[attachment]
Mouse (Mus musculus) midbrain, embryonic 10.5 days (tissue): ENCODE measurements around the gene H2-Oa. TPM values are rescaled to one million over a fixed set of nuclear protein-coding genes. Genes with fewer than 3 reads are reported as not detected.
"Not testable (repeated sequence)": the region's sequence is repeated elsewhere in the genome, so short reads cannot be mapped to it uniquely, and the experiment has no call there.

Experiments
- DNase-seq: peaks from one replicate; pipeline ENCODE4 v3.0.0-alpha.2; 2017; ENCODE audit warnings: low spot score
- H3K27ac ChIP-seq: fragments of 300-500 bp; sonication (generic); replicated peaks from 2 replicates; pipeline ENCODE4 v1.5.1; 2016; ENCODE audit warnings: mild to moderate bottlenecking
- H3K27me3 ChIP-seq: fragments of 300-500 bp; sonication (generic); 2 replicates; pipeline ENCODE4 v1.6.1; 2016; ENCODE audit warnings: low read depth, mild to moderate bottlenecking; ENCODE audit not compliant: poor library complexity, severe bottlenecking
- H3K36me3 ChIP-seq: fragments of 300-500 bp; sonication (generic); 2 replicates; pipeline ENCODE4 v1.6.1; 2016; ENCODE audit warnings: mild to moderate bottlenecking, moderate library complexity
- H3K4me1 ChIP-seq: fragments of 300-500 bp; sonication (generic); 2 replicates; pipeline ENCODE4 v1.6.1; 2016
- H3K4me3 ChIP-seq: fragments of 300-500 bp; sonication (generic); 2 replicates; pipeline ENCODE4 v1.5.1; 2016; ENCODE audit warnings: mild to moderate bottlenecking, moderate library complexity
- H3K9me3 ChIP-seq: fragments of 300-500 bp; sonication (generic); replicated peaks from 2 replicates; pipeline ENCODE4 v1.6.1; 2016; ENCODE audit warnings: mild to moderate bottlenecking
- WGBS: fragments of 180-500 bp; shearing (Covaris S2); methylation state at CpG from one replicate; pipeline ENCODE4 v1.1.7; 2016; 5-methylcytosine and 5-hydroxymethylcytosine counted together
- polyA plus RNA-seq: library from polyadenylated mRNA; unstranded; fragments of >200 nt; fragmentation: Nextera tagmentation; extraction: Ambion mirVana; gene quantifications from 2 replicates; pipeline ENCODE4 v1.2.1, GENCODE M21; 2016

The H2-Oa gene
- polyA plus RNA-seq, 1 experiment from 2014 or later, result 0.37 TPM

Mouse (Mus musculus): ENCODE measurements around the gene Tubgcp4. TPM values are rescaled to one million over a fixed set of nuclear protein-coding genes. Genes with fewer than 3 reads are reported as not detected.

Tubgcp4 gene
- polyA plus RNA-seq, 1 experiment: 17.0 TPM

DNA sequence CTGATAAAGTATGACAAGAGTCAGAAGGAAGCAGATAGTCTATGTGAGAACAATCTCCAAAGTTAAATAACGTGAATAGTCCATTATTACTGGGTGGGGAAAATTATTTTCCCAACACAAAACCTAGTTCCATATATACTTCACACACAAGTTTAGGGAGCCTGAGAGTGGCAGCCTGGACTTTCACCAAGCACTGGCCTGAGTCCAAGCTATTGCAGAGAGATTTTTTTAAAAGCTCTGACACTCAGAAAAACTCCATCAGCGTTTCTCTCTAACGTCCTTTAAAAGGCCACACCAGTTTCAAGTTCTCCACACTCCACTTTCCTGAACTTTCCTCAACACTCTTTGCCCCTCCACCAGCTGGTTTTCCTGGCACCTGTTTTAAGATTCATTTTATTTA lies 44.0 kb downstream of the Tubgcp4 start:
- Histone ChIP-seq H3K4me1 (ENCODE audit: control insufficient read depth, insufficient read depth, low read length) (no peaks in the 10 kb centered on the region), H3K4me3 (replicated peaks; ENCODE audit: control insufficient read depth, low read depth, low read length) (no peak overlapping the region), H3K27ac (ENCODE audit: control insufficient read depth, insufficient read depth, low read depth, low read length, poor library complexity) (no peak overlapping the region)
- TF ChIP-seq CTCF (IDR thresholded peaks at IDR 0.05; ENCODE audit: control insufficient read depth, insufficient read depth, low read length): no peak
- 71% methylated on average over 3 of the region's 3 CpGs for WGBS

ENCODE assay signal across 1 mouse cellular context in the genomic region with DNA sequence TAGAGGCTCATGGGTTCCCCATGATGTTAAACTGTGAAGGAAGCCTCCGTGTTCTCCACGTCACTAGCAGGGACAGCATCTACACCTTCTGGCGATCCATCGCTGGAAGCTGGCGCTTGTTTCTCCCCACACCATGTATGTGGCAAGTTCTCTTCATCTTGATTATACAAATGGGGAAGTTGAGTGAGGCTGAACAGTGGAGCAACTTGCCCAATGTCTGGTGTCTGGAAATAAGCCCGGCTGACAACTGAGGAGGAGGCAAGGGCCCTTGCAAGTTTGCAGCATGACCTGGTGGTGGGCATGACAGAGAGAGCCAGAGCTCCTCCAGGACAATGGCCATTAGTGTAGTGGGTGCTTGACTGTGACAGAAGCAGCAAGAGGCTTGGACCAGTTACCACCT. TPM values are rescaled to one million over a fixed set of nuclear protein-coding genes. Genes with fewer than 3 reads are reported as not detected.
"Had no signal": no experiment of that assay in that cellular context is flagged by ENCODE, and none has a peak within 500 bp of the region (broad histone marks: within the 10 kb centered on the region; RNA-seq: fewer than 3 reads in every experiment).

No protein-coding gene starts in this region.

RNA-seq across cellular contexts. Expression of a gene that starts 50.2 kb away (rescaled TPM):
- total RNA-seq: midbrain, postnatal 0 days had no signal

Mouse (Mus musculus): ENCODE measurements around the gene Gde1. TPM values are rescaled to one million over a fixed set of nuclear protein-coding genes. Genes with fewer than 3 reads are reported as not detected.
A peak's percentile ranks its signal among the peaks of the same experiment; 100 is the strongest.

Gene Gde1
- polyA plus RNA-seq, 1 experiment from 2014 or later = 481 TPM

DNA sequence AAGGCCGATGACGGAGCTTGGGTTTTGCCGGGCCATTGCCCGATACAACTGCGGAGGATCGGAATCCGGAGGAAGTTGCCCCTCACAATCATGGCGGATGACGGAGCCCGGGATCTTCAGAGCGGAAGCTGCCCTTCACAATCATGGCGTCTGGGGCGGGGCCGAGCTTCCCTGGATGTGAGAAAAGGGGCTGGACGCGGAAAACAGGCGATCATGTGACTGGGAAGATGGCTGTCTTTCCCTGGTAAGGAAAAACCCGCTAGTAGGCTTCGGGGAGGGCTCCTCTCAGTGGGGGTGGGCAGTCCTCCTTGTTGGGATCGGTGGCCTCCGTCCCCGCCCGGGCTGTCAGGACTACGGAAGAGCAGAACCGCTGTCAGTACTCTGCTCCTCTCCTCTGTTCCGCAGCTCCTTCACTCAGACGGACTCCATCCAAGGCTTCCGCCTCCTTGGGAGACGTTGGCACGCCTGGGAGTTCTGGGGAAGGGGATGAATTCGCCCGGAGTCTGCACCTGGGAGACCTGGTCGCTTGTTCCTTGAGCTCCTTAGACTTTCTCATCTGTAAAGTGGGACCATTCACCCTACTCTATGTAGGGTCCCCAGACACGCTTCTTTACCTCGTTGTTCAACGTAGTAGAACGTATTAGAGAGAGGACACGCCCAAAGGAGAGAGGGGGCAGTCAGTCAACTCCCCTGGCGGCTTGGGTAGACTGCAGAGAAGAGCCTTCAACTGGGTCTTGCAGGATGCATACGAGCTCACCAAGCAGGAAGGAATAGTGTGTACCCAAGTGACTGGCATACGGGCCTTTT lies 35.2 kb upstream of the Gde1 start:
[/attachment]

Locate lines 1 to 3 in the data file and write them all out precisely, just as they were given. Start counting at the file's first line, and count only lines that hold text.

Mouse (Mus musculus) midbrain, embryonic 10.5 days (tissue): ENCODE measurements around the gene H2-Oa. TPM values are rescaled to one million over a fixed set of nuclear protein-coding genes. Genes with fewer than 3 reads are reported as not detected.
"Not testable (repeated sequence)": the region's sequence is repeated elsewhere in the genome, so short reads cannot be mapped to it uniquely, and the experiment has no call there.

Experiments